Set the Table with Bone Stock
Written onNovember 24 , 2015
When Rebecca Wood and I were writing The Whole Bowl a couple of years ago, we had no idea that bone-based broths were just about to become the next biggest thing in food. Soon the liquid elixir would be dished out in coffee cups to hungry urban hipsters, bone broth delivery services would sprout up, and to prove how far people will go to milk a trend, a $22 bone broth cocktail was introduced in Los Angeles.
But bone broth, or stock, has ancient roots and numerous health benefits, guaranteeing that it will outlast any trendiness. (We call our recipe bone stock rather than broth, and while I’ll leave the debate on the distinctions to various food blogs, know that if the word bone is in the title, bones are what this incredibly healing food will be based on.)
Rebecca Wood, author of the Whole Foods Encyclopedia, introduced me to bone stock a decade or so ago; it took me a few years to get into a stock-making groove, but once I did, there was no turning back. The chef in me loves stock as an elevated ingredient, an instant upgrade to any savory recipe. And stock appeals to my affinity for traditional foods, as this deeply nourishing, mineral-rich liquid boasts anti-inflammatory, immune-boosting, and gut-boosting benefits. As Rebecca says, there’s good reason why traditional chicken soup is fondly dubbed “Grandma’s penicillin.”
While folks in New York City are lining up around the block to purchase cups of what their grandmothers made from kitchen scraps, many of us in Vermont are going the local, DIY route. We are learning that tossing the carcass from a roasted chicken into a pot is one of the simplest and most economical ways to start a stock, and we fill our freezer with bones until we have enough to make a potful.
Our stock recipe, based on the one from The Whole Bowl, shows you how easy it is to make your own; don’t think of these as hard-and-fast instructions but rather as guidelines to get you into the kitchen making stock. From there it’s hard to go wrong, as it’s not an exact science but little more than tossing some bones into a pot, adding water, and simmering away.
With cold and flu season in full swing now, you can use your stock to make Cold Quell Soup, a healing tonic containing yams, fresh ginger, and plenty of pungent mustard greens. It’s one of the simplest recipes in The Whole Bowl, yet a profoundly healing one.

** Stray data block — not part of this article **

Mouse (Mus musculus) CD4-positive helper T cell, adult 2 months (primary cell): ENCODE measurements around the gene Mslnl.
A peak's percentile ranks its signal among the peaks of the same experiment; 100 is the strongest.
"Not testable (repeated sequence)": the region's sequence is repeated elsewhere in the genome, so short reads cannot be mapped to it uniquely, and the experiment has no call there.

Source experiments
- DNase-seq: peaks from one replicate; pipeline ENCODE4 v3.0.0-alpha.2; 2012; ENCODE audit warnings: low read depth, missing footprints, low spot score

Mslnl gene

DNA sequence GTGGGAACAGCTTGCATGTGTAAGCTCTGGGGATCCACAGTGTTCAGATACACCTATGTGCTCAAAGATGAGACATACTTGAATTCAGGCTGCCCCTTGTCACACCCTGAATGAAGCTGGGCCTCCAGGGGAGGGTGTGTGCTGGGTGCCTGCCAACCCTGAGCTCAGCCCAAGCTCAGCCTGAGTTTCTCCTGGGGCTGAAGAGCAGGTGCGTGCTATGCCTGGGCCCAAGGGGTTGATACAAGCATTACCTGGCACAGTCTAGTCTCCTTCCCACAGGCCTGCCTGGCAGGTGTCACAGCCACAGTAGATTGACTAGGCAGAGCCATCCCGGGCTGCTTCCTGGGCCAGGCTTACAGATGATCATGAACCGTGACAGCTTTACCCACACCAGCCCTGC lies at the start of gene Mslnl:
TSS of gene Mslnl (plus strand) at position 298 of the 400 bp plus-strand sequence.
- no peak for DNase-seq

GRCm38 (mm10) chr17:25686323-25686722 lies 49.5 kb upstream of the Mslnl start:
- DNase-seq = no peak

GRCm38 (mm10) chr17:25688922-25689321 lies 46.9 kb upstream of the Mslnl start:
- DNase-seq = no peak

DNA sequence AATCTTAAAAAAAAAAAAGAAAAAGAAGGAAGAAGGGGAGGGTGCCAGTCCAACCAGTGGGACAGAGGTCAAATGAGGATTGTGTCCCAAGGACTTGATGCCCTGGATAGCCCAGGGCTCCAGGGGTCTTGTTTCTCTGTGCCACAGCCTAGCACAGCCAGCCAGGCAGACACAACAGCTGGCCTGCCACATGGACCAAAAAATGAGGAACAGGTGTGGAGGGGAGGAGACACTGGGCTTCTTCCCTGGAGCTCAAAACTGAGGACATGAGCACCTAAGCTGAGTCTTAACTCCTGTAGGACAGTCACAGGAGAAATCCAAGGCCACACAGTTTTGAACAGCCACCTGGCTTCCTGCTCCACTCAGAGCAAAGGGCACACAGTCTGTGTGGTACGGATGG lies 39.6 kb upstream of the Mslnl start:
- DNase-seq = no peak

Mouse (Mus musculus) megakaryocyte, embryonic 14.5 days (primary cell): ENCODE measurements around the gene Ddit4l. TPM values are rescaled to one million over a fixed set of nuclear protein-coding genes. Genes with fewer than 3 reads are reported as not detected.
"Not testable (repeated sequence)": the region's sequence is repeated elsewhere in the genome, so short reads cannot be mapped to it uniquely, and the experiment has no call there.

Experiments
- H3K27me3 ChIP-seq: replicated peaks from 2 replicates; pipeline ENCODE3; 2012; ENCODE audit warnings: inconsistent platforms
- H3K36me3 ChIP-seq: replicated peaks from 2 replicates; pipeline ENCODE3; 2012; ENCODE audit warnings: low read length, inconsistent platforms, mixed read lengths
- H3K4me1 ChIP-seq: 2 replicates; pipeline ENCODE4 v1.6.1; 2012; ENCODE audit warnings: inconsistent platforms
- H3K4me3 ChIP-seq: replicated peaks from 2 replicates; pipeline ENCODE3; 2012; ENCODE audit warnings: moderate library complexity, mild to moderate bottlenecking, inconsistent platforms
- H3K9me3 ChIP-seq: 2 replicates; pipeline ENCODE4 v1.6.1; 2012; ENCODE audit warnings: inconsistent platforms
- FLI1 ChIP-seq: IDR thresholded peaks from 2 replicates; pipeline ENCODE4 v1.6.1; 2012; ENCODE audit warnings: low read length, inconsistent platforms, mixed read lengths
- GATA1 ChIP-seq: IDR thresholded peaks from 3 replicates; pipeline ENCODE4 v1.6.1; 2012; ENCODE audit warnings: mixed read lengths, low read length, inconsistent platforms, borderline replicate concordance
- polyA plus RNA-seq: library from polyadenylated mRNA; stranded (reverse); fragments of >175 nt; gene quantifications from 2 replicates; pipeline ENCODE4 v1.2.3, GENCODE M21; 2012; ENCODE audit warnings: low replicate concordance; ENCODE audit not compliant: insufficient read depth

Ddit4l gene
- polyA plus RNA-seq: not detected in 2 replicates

The best gelling occurs when some cartilage-rich knuckles and/or hooves or chicken feet are included; for added flavor and nutrients, use shanks or other marrow bones.
The longer you cook the bones, the more minerals are extracted and the more the stock will gel, a sign of a gelatin-rich stock. However, excessive cooking and/or high heat may result in a thin stock (as the gelatin chains become shorter with overcooking). Not to worry; whether or not it gels, your stock will be both delicious and healing.
There’s no “master” recipe or perfect timing for stock making; the point is to make the recipe work for you and your schedule. If you’re uncomfortable leaving the pot on the stove while you sleep or are away from home, go with the slow cooker option. A little vinegar or wine added to your stock acts as a solvent to extract nutrients.
Salt helps draw minerals from the bones and boosts the stock’s flavor and shelf life. Depending on how much salt you add, reduce the amount of salt accordingly in the written recipes in which you use your stock.
To increase flavor, roast your bones before tossing them into the stockpot.
Add meat scraps to heighten flavor and nutrition.
Reuse your bones for a second or even third batch of stock, until they crumble when you press on them.
Add vegetables during the last few hours of cooking so they don’t disintegrate and toss them out at the end, as all their flavor and nutrients will have transferred to the stock.
Mix and match seasonings to create your own signature stocks. My two favorites are turmeric-ginger and rosemary-tomato.